Talk shows have long been considered a winning formula for daytime television around the world. In fact, by presenting viewers with topics and issues to analyse and debate through the lens of society’s collective experiences, some programs come to represent what society is thinking at a particular time.
The best of such shows don’t just follow trends, they set them. Enter Walk The Talk. Walk The Talk is a ‘chatfest’ that provides a female perspective on the day’s headlines and other contemporary topics, including food, fashion and health. The hosts discuss current events, interview a wide range of celebrities and decision makers, plus, occasionally introduce music performances. The show aims to defy the prevailing stereotype when it comes to women and entertainment in general. “Some would call it the ‘bubble-heads-r-us’ approach whereby many programs in Nigeria today project an image of women as flighty and incapable of ‘real talk’ and sincerity or discourse on real issues that truly matter to viewers and everyday people. The challenge the show sets for itself is to be somewhat different from the average show the viewer is probably used to,” says Tabia Princewill, co-host and executive producer. “It’s a balance between being fun while addressing concerns we all have about our society, not just from the angle of women’s well-being and welfare in society, but more generally, to educate the discerning African man and woman and inspire them to realize their full potential. Our brand combines entertainment with empathy towards the various predicaments our society faces”, says Helene Ibru, the show’s co-host.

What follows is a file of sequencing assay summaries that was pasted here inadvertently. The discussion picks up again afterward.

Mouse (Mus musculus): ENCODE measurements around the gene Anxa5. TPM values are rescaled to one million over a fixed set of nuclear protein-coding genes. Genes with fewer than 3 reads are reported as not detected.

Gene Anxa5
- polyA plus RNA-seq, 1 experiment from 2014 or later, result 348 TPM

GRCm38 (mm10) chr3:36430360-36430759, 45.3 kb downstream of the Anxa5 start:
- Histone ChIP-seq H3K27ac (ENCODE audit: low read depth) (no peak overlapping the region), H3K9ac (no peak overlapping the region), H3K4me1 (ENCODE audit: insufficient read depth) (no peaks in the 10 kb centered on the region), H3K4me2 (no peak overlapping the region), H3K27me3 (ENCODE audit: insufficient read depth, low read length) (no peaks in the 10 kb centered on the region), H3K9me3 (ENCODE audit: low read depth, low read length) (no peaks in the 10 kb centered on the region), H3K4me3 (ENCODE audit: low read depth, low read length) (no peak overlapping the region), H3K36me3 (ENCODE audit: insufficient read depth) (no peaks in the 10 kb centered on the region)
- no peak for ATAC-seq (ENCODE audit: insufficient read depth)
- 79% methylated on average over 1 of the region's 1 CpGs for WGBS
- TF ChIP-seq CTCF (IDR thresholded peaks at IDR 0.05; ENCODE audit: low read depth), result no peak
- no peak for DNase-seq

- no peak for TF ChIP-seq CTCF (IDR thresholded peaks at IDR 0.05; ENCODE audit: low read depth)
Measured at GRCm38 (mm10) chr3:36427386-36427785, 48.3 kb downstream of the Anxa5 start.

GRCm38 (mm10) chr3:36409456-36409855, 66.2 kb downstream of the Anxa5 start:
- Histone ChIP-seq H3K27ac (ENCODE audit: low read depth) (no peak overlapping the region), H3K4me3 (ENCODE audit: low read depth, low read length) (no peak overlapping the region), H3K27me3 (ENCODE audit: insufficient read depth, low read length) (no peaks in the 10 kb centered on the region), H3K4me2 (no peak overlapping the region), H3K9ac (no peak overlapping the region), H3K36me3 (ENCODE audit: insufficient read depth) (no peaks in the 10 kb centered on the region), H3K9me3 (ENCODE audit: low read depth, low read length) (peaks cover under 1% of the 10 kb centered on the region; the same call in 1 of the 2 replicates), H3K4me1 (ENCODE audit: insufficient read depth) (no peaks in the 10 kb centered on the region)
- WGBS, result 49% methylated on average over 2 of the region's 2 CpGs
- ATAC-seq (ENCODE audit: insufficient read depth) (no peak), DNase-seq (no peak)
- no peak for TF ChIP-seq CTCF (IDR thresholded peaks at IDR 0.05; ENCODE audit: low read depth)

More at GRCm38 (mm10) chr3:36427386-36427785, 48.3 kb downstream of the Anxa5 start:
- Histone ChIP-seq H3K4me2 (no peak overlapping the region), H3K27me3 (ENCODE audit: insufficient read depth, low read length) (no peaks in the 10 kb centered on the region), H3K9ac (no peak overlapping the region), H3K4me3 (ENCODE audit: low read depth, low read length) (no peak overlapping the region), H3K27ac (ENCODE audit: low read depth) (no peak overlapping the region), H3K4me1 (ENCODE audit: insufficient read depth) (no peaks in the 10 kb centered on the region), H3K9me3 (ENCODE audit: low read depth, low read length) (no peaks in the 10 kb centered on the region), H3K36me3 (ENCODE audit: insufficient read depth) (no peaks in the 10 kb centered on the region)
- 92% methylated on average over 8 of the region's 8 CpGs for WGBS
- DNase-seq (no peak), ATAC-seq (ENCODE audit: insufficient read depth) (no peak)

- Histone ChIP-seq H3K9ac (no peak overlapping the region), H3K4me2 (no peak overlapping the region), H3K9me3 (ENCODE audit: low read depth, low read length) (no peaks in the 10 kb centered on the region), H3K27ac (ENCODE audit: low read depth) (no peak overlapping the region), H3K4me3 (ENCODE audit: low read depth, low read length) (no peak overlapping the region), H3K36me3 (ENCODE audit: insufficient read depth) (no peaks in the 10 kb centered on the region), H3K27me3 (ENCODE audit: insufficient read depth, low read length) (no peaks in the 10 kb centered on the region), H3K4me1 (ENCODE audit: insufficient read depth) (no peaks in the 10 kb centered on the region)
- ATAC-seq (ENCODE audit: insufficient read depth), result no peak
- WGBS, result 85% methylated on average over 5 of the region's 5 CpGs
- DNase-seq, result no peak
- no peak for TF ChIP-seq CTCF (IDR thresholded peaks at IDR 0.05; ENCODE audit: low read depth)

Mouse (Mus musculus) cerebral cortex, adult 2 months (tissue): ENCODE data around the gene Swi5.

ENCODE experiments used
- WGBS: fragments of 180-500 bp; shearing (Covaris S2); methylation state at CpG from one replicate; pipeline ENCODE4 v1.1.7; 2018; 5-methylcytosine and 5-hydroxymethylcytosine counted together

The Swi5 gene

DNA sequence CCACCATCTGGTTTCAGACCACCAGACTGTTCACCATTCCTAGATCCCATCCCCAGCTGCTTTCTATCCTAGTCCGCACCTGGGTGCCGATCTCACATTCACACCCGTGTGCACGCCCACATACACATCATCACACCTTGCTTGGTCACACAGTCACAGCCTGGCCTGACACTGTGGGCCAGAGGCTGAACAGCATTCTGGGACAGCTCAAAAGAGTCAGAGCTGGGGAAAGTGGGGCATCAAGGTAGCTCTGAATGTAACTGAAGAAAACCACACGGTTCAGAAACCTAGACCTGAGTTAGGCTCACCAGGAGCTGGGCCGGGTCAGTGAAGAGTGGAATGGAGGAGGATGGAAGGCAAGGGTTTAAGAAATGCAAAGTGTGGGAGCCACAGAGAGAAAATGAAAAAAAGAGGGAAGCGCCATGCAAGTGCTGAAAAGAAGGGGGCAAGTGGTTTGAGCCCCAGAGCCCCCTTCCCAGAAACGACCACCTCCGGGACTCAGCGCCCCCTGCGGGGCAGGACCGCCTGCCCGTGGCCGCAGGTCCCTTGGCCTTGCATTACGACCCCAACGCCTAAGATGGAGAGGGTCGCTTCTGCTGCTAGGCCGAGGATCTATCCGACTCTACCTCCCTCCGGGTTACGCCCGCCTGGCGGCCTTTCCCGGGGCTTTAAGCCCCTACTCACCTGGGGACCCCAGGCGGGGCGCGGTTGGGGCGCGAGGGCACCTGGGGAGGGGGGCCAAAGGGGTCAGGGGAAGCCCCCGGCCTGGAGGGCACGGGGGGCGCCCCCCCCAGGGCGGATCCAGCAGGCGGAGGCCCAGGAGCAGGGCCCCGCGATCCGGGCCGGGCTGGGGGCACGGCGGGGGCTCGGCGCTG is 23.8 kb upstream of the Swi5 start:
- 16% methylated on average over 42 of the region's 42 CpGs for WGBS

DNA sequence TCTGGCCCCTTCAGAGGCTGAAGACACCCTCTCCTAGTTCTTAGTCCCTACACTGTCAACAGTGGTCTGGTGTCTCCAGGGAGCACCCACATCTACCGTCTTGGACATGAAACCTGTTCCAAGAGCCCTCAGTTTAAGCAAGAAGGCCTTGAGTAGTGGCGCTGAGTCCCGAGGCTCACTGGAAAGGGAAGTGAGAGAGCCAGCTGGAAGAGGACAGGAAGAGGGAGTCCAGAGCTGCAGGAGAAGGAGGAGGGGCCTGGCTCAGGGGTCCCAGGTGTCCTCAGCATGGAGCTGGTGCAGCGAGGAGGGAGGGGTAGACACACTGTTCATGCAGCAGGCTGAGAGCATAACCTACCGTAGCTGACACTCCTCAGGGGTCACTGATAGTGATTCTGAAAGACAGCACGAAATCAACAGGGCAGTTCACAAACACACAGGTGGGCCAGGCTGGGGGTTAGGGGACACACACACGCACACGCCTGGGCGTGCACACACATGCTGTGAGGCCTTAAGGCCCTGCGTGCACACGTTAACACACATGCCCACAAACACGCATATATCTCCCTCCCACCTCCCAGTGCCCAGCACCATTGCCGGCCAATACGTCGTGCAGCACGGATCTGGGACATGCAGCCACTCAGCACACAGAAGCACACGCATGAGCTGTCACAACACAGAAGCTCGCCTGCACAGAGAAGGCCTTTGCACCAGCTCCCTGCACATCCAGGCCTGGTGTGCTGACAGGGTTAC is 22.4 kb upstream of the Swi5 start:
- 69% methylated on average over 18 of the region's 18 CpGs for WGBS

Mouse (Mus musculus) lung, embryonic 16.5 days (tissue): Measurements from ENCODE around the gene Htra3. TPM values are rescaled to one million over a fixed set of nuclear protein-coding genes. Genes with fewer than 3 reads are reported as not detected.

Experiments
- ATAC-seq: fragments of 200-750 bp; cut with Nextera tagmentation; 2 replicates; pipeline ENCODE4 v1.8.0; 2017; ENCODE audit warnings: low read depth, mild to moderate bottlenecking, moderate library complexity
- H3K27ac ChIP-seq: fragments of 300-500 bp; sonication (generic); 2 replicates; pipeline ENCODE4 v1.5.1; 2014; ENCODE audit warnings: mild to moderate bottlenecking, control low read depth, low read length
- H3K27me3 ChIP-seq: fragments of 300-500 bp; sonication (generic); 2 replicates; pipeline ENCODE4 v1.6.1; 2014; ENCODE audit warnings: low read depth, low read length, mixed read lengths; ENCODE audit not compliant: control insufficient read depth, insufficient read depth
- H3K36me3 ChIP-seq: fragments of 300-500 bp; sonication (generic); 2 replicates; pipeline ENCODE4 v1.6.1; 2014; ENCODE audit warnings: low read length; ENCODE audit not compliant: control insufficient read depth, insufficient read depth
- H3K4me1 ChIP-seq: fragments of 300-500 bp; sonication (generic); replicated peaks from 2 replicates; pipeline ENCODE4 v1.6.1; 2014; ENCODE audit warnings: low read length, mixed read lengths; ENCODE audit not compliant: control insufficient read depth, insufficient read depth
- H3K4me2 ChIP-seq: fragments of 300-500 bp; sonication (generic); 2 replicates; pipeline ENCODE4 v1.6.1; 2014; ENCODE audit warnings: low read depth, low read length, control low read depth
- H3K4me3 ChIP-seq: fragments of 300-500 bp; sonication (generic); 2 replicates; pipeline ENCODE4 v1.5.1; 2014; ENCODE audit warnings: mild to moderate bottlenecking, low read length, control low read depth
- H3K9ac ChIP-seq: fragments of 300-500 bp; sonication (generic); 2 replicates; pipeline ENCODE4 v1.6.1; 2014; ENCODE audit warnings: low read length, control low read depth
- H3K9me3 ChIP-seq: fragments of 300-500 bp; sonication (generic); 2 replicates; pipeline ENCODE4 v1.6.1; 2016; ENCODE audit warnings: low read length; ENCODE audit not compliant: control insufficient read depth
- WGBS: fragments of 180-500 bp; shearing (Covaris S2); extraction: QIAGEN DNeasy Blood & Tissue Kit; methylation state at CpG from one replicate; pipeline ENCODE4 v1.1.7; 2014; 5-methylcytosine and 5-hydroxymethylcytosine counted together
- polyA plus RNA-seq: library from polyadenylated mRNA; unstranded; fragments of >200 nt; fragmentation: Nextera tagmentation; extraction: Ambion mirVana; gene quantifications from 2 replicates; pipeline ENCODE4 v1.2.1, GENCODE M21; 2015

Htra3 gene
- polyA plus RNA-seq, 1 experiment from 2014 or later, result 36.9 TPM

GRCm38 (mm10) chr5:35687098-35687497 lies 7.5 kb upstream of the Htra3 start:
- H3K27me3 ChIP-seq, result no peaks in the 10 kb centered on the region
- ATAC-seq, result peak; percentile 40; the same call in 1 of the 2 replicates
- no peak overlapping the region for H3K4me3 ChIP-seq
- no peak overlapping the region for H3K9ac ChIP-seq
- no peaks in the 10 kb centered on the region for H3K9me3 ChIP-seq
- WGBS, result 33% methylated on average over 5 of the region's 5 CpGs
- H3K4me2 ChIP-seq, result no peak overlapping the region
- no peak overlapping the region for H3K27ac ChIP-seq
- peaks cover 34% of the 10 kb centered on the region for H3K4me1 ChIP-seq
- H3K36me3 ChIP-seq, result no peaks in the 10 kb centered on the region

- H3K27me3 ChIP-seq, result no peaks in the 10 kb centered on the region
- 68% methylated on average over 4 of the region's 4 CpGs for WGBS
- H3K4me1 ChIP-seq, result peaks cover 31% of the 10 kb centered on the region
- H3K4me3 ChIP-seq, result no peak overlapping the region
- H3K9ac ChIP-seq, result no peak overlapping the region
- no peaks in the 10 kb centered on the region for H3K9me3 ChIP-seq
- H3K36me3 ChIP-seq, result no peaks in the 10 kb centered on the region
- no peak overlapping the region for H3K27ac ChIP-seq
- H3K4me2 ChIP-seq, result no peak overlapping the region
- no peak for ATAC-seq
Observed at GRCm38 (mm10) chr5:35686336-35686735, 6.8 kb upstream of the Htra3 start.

From discussing constant competition and the tangible lack of support between African women in “women hating women”, to the effects of religion and globalized culture on today’s modern lifestyle, to living your best-life and chasing your dreams, knowing your rights and the lifestyle changes we need to make to keep cancer at bay, Walk The Talk covers it all. Societies are better when fun conversation meets intelligent analysis: get ready to laugh and reflect, to think about making Nigeria better, whether it’s by talking about so-called “status symbols” and their effect on society or wondering “who’s a man” in today’s modern African society or looking at how men cope with the go-getting breed of “Alpha Females”, or asking questions about parenting (is it ok to give your five year old a mobile phone?), the effects of social media on everyday living (you’re so busy instagramming your food, you’ve forgotten to eat!), this show isn’t just one of a kind in the Nigerian media landscape, it’s set to revolutionize the way we think about ourselves.
On Walk The Talk (as the name itself indicates) the hosts, Tabia Princewill and Helene Ibru—former editor of the Guardian newspaper’s Sunday magazine, Life, and a lawyer turned educationist, with over ten years of experience dealing with issues relating to maternal/child psychology—don’t just talk the talk, they Walk The Talk and are dedicated to promoting positive mindsets through the show. “Do you want honest conversation about the things you see around you—from relationships to social issues and even policies—that you just wish would change? Then this is for you”, says Tabia Princewill.
Walk The Talk premieres this Saturday, on the 26th of July on NTA at 8.30pm and intends to use its upbeat, personally affirming message to inspire the lifestyle of everyday Nigerians. Successful talk shows have the ability to probe deeply into a variety of issues while entertaining audiences and that’s just what WTT is set to do.
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